Beware: Monkey with a gun.

Beware: Monkey with a gun.

While much better than the Tim Burton reboot, this new generation of Apes is a mixed bag. The first film, Rise of the Planet of the Apes (the James Franco one) featured some cartoonish acting by the leads, or not at all, in the case of Freida Pinto. The film’s saving grace was Caesar’s story ark: It established a likeable hero with strong motivation and ideals.

Dawn of the Planet of the Apes’ smartest move is making Caesar the protagonist of the whole thing. Andy Serkis delivers a motion capture performance for the ages. Regrettably, his work is not supported by a simplistic, at times boneheaded script.

Three years after the events in the first movie, mankind has been all but wiped out by the genetically-engineered virus that was supposed to cure Alzheimer (and enhanced Caesar’s intelligence). The few remaining humans immune to the disease are secluded in a shantytown in San Francisco, while the apes prosper in a nearby forest.

Need for electricity forces the humans to abandon their shelter and head into the woods to kick-start a power generator. This places them in collision course with the ape community, most of which don’t have the fondest memories of the shaved monkeys. For every good man and ape, there are a hundred of blood-thirsty ones ready for battle.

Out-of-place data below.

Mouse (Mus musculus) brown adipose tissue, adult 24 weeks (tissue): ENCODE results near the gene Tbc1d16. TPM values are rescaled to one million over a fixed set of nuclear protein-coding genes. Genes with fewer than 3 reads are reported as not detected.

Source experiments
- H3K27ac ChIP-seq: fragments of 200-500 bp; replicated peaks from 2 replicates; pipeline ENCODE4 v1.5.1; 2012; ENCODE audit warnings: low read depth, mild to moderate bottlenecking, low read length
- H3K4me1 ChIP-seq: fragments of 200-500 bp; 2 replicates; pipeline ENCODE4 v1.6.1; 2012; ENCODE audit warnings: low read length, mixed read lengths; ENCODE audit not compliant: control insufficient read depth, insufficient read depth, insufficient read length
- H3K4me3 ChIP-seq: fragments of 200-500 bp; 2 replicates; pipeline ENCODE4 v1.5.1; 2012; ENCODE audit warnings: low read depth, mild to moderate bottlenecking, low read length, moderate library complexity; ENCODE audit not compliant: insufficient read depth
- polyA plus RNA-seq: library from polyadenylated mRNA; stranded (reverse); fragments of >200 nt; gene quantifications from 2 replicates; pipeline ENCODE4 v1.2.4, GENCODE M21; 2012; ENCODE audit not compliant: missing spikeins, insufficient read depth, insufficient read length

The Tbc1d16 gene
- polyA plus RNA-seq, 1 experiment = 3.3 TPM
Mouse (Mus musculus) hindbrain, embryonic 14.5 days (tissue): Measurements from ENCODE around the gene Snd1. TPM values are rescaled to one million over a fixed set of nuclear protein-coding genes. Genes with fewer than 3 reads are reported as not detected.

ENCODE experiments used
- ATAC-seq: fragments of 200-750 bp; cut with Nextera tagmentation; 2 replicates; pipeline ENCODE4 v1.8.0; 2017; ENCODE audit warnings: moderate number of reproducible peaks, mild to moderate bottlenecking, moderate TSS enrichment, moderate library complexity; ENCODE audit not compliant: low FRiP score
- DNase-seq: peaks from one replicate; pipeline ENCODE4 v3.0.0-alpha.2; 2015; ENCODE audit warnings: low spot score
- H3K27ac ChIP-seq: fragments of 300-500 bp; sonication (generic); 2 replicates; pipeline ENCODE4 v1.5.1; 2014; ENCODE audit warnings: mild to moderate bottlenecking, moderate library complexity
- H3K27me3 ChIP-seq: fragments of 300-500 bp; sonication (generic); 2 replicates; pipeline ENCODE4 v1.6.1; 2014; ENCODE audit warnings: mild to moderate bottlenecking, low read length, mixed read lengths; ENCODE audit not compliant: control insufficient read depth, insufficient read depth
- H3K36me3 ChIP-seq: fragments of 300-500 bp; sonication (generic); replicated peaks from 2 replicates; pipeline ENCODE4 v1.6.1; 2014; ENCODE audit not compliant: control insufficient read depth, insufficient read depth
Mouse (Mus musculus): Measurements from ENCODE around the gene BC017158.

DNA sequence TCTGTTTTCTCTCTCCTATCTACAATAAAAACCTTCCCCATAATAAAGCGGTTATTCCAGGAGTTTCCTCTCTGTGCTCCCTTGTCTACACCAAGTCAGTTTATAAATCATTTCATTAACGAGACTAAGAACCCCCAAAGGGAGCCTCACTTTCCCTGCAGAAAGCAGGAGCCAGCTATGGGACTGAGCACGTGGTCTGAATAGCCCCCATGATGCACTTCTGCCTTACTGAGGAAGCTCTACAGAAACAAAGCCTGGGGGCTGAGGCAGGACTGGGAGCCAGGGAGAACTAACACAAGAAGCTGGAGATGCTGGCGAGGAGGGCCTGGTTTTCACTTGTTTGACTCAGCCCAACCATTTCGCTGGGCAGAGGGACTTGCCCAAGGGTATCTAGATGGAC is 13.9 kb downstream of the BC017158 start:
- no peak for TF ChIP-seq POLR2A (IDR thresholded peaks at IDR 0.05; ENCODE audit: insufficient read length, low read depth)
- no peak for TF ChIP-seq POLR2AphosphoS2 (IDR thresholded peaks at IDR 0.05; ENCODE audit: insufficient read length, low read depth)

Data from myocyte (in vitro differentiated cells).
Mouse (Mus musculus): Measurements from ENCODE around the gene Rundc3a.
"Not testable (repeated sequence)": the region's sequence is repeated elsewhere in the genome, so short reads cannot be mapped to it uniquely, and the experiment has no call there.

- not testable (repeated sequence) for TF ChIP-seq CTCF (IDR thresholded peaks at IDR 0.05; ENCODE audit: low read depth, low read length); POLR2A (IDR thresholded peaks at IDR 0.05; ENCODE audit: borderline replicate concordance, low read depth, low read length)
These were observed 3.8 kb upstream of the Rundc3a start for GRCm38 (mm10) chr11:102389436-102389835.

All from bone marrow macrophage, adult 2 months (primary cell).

Director Matt Reeves (Cloverfield) creates some stunning visual compositions, some of which go to waste because of the inherent darkness that comes with 3-D. Caesar is as compelling as ever, more so than you can even see certain resemblance with Serkis, but the humans… ugh. The friendly ones (Jason Clarke, Keri Russell and Kodi Smit-McPhee) are bland and uninteresting, and the villains, painfully underdeveloped. The great Gary Oldman goes to waste as the community leader with a grudge against monkeys.

By not building solid characters, the stakes in Dawn are rather low whenever Caesar is not on screen. In fact, the action centerpiece –apes taking over the human settlement- features none of the four leads, and there is no emotional investment in any of the villains. The ensuing gunplay is utterly generic, like shooting monkeys in a barrel, and allows the audience to check out.

There are shades of the Israel-Palestine conflict all over Dawn. Distrust and irrational hatred overpower good intentions and teamwork on regular basis, and no individual has enough pull to break with the circle of violence. In every incarnation, Apes has shown little faith on the future of human race and not even summer escapism can change that. Disposable entertainment it ain’t.

It occurred to me that…

Rise and Dawn of the Planet of the Apes have established a stronger mythology than most sagas. I wish they would do something better with it.

…the image of an ape riding bareback on a horse, shooting two machine guns simultaneously is a bit too silly to buy.

…the apes won’t be wearing tunics or medallions any time soon.

…in this particular case, 3-D is a detriment to the enjoyment of the film.

…Toby Kebbell (RocknRolla) as Caesar’s rival Koba fails to capture the subtleties of motion capture acting. This is particularly noticeable next to Andy Serkis, who has mastered the technique.

…there are plenty of apes going ape. Also an ape-mance. Even a grape ape. Oh, wait… never mind, it’s the 3-D glasses.

Two and a half prairie apes. Dawn of the Planet of the Apes is now playing.